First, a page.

Our study provides novel evidence of an association between elective CD and increased childhood overweight risk as early as the age of 12 months. The few existing studies we are aware of that examined CD subgroups separately and similarly found an increased risk for elective CD included older children aged 3 to 7 years.30-32 Among studies that did not discriminate between elective and emergency CD, the earliest age of proven association was 2 years.13 These studies also had more mixed results, with a few finding no significant association between CD and early childhood overweight.13,48,49 Future studies may consider analyzing CD subgroups separately to increase clarity of results. With early infancy implicated as a critical obesogenic microbiome developmental period, we postulate that earlier outcome assessment may yield greater effect of association due to lesser interference from external influences, such as diet, sleep, and physical activity. Assessment at an earlier time may also reduce sample attrition rates in prospective studies, increasing sample size and thus statistical power.
Our main findings revealed disparate association of elective and emergency CD with early childhood overweight. Additional analyses demonstrated a greater risk in nonlabor CD compared with intrapartum CD. Together, these findings substantiate our hypothesis that infants born via elective CD differ from infants born via emergency CD in terms of overweight susceptibilities, likely owing to absence of labor exposure and/or membrane rupture. One possible underlying mechanism could be the partial microbial exposure during emergency CD from membrane rupture, as proposed by a 2013 study50 that found the lowest bacterial richness and diversity in fecal microbiota of infants born via elective CD at age 3 to 4 months. Alternatively, it could be that the substantially lower stress response from absence of labor stimulus experienced by infants born via elective CD, shown to have the lowest serum cortisol levels at birth,51 conferred a suboptimal differentiation of cell types involved in long-term health.52 An interplay of these factors with the environment may be more likely.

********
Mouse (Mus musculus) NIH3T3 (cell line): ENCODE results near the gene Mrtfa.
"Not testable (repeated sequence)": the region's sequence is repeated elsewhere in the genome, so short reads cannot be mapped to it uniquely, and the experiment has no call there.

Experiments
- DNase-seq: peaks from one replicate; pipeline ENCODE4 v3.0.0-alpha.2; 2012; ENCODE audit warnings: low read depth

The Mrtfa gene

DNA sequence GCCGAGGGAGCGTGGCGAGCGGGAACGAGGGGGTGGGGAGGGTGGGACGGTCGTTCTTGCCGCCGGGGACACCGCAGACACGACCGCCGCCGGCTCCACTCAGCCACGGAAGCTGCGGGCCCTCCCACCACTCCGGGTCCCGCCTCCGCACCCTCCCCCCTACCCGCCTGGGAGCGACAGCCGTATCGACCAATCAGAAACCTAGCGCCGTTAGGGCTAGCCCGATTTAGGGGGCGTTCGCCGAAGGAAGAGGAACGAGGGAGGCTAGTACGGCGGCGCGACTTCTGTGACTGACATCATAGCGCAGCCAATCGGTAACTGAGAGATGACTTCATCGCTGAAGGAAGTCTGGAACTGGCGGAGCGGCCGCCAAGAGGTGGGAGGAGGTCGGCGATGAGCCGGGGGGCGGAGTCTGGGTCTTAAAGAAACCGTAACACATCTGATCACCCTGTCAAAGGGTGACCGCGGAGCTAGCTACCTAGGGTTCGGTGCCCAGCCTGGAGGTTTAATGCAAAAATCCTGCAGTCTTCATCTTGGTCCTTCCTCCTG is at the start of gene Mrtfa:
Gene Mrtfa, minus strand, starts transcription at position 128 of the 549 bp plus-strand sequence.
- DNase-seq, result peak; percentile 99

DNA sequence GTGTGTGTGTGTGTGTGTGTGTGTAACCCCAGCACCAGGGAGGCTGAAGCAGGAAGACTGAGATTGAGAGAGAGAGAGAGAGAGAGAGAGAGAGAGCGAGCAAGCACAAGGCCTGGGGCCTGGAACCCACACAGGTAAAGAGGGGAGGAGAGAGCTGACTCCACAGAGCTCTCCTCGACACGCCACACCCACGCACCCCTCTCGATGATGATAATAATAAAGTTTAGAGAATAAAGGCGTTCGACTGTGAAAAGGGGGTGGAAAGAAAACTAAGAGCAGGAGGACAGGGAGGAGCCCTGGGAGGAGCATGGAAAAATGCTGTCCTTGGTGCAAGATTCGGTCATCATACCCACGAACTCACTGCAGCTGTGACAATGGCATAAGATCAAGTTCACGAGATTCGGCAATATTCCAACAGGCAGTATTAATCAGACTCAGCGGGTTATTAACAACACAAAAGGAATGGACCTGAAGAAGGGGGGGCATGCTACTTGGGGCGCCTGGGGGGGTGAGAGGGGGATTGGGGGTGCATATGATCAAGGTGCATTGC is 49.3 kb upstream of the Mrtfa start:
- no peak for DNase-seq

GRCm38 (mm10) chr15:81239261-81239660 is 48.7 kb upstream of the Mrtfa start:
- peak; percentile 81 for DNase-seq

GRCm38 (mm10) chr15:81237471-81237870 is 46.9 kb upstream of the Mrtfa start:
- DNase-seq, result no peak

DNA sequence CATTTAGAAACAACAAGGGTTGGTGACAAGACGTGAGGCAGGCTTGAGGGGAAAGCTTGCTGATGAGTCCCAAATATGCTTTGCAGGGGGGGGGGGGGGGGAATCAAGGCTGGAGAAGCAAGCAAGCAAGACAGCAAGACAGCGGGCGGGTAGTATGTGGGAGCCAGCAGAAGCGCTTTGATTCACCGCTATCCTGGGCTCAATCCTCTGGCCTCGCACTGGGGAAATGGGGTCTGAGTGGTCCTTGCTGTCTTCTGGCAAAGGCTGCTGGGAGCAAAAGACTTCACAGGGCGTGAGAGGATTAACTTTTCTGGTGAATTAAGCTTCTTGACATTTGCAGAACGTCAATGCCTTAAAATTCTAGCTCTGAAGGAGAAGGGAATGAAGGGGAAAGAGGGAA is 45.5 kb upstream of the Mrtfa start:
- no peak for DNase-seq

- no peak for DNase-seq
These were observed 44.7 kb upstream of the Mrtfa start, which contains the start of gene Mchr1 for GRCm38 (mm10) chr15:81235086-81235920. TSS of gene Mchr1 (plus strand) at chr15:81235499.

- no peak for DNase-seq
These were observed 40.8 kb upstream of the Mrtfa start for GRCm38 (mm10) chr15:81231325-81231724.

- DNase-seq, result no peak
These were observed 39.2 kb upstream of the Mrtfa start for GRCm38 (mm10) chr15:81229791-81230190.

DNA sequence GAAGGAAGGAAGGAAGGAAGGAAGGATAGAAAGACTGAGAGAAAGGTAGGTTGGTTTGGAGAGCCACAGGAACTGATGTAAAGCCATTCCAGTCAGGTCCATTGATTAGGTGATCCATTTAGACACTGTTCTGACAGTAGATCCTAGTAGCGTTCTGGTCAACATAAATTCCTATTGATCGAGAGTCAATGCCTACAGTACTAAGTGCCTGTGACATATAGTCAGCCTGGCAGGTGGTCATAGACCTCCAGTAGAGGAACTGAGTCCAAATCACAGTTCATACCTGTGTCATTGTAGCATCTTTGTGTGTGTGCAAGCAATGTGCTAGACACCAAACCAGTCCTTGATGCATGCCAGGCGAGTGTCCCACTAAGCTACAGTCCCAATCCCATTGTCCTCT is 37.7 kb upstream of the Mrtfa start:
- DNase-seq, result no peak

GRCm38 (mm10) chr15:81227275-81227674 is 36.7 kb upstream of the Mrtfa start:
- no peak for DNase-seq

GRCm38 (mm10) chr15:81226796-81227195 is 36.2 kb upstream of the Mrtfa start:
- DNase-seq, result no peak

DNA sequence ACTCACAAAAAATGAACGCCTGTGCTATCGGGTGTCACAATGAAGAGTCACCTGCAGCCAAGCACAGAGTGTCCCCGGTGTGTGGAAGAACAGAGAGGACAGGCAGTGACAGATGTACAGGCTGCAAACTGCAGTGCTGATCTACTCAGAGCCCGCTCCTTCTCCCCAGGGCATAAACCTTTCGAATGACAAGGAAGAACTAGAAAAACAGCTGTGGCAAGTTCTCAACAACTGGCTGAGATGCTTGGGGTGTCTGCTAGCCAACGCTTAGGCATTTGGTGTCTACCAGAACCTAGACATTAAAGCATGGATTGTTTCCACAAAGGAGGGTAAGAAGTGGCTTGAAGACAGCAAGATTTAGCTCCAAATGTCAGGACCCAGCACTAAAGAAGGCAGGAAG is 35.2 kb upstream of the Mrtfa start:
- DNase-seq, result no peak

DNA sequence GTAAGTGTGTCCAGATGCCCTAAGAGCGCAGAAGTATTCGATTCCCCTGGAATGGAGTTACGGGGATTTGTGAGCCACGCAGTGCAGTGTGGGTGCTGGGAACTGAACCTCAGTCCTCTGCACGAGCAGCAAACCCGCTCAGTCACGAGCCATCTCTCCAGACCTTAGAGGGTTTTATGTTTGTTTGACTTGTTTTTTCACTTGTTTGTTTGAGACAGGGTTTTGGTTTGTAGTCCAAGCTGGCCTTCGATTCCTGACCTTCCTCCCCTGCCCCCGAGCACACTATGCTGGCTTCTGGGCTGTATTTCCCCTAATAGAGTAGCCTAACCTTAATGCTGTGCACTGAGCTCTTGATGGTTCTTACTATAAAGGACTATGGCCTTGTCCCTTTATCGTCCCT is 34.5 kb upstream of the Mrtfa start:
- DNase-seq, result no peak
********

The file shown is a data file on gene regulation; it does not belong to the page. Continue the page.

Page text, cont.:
However, our main findings are contrary to existing studies that unanimously found an association between nonelective CD and early childhood overweight.30-32 A recent study also reported higher abundance of proadipogenic Lachnospiraceae family and higher risk of overweight and obesity in infants born via emergency CD to obese mothers.53 This obesogenic vertical microbiome transmission theory is supported by evidence of independent association of maternal overweight and obesity with neonatal gut microbiome and childhood overweight and obesity, albeit in infants born via CD not classified as emergency or elective.54 The conflicting results may have arisen from varying definitions of elective CD (participant-reported elective vs maternal request vs planned CD) and lack of adjustment for intrapartum antibiotics, an important mediating factor. Another reason may be residual confounding, a challenge in studies examining causality between delivery mode and childhood overweight and obesity. Some studies attempted to circumvent this by investigating sibling discordance, but results remained inconclusive.55,56
In addition, our sensitivity analyses provided new evidence of parity as a modifying factor. Opposite trends of association between emergency CD and risk of early childhood overweight were observed for nulliparous and parous women. This was similar for elective CD, although not achieving statistical significance in nulliparous women. However, it must be noted that the small sample size (n = 13) of elective CD in the nulliparous subgroup could have restricted statistical power. Existing literature inconsistently adjusted for parity, and no studies stratified their analyses by parity, to our knowledge.30-32,48,49,55,56 Hence, we can only postulate that our findings on parity may be a consequence of the association between multiparity and maternal overweight and obesity,57 which then parallels the obesogenic vertical microbiome transmission theory discussed above, although again, parity was not adjusted for in these studies.53,54 Further studies are needed to prove or disprove this. Nevertheless, our study highlights the importance of (1) analyzing CD subgroups separately and (2) stratifying analyses by parity in gaining better understanding of the relationship between delivery mode and early childhood overweight.